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Crop Science Abstract -

Phenotypic Recurrent Selection for Modified Reproductive Period in Soybean


This article in CS

  1. Vol. 32 No. 4, p. 968-972
    Received: June 10, 1991

    * Corresponding author(s):
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  1. W. D. Hanson 
  1. Texas Agric. Exp. Stn., Rt. 3, Box 219, Lubbock, TX 79401-9757



Seed-filling duration has generally shown a positive association with seed yield in soybean [Glyelne max (L.) Merr.], but results have been inconsistent among studies. Four phenoWpic recurrent selection programs were completed, increased flowering.period duration (FPD) vs. increased seed-filling duration (SFD) and long vs. short reproductive period duration (RPD), with the objective of investigating the effects of these modifications on seed development and seed yield. Selection for average physiological maturity (RT) maintained R7 maturities among populations. Selection for increased RPD through FPD or SFD increased genetic correlations between reproductive stages. The major responses to selection occurred in the first cycle due in part to the 3-yr evaluation, but high correlations between stages also restricted progress. Manipulating RPD modified primarily FPD. The SFD seemed to have a minimum threshold, but responded to selection pressure. Divergent selection for RPD created a 10-d difference in RPD, but the selection had minimal effects on seed yield potential. The soybean has the capacity to achieve seed yield independent of changes in duration of reproductive stage. Increasing RID through increased SFD within a broad-base population had an associated increase in seed set and in seed yield for a set of favorable environments, but this yield advantage was not expressed for a set of environments with drought stress during the reproductive period. Increased SFD was associated with increasing potential number of seed set and, as has been shown, decreasing assimilate uptake rate. Selection for increased SFD would be important for populations where SFD could be limiting. The effects of modifying seed-filling duration are not clear-cut, but manipulating facets that affect it can create unacceptable responses.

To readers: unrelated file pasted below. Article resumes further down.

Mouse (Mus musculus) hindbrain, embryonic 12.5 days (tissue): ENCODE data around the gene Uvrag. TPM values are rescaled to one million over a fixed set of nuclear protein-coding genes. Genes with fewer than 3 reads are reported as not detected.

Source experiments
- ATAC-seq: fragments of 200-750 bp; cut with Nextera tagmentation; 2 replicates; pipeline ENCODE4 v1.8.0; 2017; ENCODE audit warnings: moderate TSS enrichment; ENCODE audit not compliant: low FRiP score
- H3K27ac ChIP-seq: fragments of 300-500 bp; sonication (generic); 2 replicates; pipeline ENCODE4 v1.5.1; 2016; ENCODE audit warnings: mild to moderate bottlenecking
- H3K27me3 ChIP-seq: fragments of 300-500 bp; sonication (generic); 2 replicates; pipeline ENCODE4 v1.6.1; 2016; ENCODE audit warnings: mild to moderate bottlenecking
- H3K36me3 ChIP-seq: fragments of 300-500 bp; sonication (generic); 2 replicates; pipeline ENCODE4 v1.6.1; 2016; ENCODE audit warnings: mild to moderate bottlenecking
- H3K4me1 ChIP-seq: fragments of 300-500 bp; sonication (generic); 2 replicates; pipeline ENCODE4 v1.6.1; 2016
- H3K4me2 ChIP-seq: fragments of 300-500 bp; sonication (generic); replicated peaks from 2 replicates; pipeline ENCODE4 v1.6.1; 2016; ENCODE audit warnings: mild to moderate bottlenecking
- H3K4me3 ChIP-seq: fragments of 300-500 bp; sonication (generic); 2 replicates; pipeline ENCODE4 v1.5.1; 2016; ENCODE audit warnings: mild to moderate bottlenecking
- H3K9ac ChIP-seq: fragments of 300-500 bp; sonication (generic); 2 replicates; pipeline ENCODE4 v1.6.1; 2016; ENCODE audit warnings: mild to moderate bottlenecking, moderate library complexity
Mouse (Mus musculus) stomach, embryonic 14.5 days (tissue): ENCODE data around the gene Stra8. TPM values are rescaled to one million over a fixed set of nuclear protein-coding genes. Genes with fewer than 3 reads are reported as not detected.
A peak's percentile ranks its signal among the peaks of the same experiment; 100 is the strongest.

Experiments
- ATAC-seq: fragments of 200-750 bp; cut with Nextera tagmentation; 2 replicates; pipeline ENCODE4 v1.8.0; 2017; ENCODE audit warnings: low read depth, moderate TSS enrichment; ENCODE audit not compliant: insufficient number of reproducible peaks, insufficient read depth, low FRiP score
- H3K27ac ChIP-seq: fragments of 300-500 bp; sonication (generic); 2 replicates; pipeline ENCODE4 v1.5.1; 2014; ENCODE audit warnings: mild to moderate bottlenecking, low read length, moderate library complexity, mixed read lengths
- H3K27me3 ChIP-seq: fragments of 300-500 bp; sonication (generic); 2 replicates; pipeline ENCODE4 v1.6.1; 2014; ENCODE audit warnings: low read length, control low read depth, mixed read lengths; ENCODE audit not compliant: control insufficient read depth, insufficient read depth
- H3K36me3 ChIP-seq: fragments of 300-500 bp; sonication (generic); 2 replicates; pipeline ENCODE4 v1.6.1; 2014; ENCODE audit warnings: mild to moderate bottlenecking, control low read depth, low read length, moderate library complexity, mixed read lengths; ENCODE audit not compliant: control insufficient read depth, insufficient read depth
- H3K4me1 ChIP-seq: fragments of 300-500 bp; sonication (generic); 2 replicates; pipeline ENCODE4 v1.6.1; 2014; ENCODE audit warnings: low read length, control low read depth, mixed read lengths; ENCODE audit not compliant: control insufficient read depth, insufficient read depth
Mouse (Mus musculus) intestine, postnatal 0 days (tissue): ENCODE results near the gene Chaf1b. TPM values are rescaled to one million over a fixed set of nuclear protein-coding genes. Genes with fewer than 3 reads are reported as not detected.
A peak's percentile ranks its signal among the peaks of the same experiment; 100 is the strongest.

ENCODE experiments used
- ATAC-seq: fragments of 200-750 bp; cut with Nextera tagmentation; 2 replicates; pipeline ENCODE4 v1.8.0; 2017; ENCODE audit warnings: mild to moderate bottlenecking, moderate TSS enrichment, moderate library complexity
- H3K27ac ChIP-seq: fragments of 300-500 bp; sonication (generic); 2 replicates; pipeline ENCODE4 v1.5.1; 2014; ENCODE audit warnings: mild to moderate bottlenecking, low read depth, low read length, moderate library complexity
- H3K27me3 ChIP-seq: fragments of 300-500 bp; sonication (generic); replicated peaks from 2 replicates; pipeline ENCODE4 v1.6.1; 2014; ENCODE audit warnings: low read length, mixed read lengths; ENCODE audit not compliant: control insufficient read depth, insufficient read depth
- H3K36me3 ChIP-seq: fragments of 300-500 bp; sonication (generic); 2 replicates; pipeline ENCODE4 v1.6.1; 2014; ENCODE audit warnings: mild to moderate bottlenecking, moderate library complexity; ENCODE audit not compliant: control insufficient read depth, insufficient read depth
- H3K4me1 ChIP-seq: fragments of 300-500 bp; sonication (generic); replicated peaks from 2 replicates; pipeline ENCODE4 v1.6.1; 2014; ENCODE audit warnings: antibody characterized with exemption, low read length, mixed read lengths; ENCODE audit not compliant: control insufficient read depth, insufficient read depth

Research supported by the North Carolina Agric. Res. Serv., North Carolina State Univ., Raleigh.

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